I had set aside this day to start on a long piece about the smile. A whole issue of an American science magazine was to be dedicated to what the editor was calling an intellectual revolution. Biologists and evolutionary psychologists were reshaping the social sciences. The postwar consensus, the standard social-science model, was falling apart, and human nature was up for reexamination. We do not arrive in this world as blank sheets, or as all-purpose learning devices. Nor are we the 'products' of our environment. If we want to know what we are, we have to know where we came from. We evolved, like every other creature on earth. We come into this world with limitations and capacities, all of them genetically prescribed. Many of our features—our foot shape, our eye color—are fixed, and others, like our social and sexual behavior and our language learning, await the life we live to take their course. But the course is not infinitely variable. We have a nature. The word from the human biologists bears Darwin out: the way we wear our emotions on our faces is pretty much the same in all cultures, and the infant smile is one social signal that is particularly easy to isolate and study. It appears in !Kung San babies of the Kalahari at the same time it does in American children of Manhattan's Upper West Side, and it has the same effect. In Edward O. Wilson's cool phrase, it 'triggers a more abundant share of parental love and affection.' Then he goes on, 'In the terminology of the zoologist, it is a social releaser, an inborn and relatively invariant signal that mediates a basic social relationship.'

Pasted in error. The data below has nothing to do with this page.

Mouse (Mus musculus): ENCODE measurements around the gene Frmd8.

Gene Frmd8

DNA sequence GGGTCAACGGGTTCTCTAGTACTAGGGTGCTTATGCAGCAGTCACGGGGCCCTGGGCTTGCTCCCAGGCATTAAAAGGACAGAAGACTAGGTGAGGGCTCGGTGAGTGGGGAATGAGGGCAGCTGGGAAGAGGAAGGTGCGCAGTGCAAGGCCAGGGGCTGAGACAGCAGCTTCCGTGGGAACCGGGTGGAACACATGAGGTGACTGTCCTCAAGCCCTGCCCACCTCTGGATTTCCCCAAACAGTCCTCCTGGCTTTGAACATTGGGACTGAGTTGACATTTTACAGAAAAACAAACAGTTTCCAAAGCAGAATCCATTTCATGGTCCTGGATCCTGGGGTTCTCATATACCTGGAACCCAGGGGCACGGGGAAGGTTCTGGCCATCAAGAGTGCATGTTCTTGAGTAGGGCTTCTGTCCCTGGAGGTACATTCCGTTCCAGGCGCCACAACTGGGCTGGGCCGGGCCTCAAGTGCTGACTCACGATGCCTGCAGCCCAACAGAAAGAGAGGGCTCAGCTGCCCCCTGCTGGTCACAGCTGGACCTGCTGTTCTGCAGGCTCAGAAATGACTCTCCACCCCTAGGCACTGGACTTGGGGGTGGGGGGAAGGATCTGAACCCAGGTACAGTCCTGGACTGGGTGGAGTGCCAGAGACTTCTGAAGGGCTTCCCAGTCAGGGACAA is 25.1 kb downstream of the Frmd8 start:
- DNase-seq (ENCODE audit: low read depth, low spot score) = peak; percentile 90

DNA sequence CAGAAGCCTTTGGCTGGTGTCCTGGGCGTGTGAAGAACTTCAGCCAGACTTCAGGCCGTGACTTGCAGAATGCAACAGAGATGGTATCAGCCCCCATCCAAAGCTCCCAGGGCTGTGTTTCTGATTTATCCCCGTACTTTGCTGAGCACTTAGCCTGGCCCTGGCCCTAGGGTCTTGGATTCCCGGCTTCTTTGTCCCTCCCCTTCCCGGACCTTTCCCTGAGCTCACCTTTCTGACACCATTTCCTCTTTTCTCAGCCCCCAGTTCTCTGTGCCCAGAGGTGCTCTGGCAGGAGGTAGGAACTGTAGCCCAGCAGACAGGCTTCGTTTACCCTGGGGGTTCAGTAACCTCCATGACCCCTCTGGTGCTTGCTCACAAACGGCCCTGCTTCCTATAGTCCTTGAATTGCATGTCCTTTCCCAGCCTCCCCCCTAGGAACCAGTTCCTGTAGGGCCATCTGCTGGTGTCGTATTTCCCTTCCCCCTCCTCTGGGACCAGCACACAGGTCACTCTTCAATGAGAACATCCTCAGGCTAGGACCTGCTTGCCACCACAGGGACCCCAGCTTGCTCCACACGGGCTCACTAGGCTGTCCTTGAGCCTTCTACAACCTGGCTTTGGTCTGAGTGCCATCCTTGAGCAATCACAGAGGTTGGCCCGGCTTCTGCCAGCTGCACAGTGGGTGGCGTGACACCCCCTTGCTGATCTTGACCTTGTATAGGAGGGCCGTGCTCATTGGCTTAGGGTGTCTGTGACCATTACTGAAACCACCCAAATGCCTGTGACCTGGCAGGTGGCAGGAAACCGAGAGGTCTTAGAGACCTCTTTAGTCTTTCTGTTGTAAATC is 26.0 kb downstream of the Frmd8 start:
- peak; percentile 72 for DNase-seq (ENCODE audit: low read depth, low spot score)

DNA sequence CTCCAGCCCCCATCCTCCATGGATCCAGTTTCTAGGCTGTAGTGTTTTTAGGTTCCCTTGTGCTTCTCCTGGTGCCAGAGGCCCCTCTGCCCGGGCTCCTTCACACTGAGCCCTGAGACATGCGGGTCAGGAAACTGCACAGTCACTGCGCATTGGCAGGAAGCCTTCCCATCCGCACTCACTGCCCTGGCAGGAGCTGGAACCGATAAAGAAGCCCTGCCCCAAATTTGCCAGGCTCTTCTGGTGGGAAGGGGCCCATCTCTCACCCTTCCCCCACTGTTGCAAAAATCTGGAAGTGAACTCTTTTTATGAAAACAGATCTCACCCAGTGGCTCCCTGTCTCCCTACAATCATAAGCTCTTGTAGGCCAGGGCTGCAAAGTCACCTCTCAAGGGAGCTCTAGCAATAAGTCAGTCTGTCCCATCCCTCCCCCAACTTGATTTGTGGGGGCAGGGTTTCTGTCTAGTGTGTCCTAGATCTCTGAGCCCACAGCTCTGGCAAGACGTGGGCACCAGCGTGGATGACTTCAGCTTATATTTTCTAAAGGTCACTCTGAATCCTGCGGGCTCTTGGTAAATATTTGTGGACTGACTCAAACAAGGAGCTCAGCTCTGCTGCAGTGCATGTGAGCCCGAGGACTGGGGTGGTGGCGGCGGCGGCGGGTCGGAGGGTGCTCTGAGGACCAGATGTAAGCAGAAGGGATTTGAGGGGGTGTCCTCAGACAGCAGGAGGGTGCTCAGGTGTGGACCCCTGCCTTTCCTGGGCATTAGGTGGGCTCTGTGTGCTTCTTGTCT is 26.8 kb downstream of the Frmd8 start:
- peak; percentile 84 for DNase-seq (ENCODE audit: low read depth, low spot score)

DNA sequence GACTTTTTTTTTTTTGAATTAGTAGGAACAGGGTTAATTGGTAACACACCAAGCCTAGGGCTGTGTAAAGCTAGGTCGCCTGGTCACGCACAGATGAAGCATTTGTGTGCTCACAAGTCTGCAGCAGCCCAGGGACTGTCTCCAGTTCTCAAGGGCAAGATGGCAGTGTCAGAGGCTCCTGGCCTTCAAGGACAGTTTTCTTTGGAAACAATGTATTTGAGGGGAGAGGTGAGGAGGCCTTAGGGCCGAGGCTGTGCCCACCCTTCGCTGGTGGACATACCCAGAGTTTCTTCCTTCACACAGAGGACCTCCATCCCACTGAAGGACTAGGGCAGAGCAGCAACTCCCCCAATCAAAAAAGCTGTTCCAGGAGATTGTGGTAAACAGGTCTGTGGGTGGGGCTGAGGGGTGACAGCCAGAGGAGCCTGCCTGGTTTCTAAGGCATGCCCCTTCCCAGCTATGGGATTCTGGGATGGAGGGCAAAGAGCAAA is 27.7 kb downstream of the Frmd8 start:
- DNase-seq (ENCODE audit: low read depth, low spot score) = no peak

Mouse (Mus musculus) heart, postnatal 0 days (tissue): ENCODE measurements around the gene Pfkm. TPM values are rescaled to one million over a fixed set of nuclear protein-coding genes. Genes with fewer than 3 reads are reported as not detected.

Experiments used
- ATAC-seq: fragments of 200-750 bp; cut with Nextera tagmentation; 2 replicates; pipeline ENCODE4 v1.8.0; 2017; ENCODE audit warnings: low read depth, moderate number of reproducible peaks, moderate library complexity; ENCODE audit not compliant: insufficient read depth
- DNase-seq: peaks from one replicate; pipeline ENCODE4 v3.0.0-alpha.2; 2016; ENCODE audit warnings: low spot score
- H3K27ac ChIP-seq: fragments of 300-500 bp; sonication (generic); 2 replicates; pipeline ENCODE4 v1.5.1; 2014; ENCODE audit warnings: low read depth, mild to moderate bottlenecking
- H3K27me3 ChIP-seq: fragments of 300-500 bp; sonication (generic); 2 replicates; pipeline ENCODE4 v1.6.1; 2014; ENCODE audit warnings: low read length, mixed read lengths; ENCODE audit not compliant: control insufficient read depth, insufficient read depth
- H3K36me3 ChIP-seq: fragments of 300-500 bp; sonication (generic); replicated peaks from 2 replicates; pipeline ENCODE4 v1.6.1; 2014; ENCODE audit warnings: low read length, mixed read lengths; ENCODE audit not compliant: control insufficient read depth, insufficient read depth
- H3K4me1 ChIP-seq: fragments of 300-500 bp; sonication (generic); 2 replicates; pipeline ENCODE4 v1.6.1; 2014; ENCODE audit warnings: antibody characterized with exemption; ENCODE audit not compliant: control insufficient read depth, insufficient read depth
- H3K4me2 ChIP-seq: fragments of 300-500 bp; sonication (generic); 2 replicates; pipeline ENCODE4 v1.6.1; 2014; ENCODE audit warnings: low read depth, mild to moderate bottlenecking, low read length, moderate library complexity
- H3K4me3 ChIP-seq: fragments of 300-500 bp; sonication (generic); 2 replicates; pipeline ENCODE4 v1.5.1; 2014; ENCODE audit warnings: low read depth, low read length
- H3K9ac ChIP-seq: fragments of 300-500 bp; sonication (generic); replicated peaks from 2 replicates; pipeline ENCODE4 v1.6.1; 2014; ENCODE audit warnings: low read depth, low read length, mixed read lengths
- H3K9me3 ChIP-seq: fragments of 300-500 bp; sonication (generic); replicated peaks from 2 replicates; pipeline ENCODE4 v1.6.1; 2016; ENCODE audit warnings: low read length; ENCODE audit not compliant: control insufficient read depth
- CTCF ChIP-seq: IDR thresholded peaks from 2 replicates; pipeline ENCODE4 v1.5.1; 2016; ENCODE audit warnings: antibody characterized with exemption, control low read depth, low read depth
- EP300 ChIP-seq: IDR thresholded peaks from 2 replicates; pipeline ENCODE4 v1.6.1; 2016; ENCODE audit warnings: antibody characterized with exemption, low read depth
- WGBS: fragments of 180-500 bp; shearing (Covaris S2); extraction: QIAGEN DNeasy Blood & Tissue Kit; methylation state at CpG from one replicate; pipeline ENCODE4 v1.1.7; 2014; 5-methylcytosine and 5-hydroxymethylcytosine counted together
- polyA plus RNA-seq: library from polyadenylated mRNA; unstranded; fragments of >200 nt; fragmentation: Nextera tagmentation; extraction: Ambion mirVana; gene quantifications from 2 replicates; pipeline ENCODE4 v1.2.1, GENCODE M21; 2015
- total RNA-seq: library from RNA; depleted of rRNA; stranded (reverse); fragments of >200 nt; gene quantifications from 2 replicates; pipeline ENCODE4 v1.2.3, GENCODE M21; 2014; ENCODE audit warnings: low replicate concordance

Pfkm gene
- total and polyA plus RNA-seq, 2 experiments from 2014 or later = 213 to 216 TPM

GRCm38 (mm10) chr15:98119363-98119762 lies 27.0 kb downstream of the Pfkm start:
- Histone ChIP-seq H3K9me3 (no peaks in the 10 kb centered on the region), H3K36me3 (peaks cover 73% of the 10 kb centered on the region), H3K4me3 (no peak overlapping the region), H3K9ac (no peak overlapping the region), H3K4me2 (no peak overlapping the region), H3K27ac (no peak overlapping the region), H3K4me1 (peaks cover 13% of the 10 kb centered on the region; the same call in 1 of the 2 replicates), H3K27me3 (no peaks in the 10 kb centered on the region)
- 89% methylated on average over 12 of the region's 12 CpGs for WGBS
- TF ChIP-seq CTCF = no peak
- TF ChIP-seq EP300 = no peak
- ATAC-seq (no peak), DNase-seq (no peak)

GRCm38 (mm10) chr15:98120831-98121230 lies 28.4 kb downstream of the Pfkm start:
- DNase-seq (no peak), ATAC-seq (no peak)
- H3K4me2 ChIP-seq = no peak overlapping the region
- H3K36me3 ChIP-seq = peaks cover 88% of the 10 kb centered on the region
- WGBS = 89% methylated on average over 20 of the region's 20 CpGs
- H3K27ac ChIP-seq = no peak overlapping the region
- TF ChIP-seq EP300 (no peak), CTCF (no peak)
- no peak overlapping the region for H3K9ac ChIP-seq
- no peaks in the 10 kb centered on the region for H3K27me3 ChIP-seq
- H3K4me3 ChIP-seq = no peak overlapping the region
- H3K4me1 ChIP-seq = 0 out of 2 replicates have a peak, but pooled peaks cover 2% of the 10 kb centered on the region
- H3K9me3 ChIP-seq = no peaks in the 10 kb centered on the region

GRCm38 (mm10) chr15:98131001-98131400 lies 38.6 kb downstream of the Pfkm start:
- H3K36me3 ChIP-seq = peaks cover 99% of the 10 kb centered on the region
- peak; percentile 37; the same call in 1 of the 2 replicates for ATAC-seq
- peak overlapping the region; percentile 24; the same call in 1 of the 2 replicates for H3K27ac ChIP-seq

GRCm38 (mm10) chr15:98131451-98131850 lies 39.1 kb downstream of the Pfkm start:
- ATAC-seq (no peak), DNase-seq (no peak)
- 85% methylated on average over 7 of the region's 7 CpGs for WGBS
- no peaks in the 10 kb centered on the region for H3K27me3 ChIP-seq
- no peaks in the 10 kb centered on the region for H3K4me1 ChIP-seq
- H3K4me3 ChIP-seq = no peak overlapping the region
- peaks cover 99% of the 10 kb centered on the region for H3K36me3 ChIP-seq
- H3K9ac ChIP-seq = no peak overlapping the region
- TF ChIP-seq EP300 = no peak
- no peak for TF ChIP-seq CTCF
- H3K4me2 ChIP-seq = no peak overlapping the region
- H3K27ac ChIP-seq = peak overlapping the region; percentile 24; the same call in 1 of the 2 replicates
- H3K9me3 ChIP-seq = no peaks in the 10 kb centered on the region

A few years ago, science book editors could think of nothing but chaos. Now they were banging their desks for every possible slant on neo-Darwinism, evolutionary psychology, and genetics. I wasn't complaining—business was good—but Clarissa had generally taken against the whole project. It was rationalism gone berserk. 'It's the new fundamentalism,' she had said one evening. 'Twenty years ago you and your friends were all socialists and you blamed the environment for everyone's hard luck. Now you've got us trapped in our genes, and there's a reason for everything!' She was perturbed when I read Wilson's passage to her. Everything was being stripped down, she said, and in the process some larger meaning was lost. What a zoologist had to say about a baby's smile could be of no real interest. The truth of that smile was in the eye and heart of the parent, and in the unfolding love that only had meaning through time.
We were having one of our late-night kitchen table sessions. I told her I thought she had spent too much time lately in the company of John Keats. A genius, no doubt, but an obscurantist too, who had thought science was robbing the world of wonder when the opposite was the case. If we value a baby's smile, why not contemplate its source? Are we to say that all infants enjoy a secret joke? Or that God reaches down and tickles them? Or, least implausibly, that they learn smiling from their mothers? But then, deaf-and-blind babies smile too. That smile must be hard-wired, and for good evolutionary reasons. Clarissa said that I had not understood her. There was nothing wrong in analyzing the bits, but it was easy to lose sight of the whole. I agreed. The work of synthesis was crucial. Clarissa said I still did not understand her, she was talking about love. I said I was too, and how babies who could not yet speak got more of it for themselves. She said no, I still didn't understand. There we had left it. No hard feelings. We had had this conversation in different forms on many occasions. What We were really talking about this time was the absence of babies from our lives.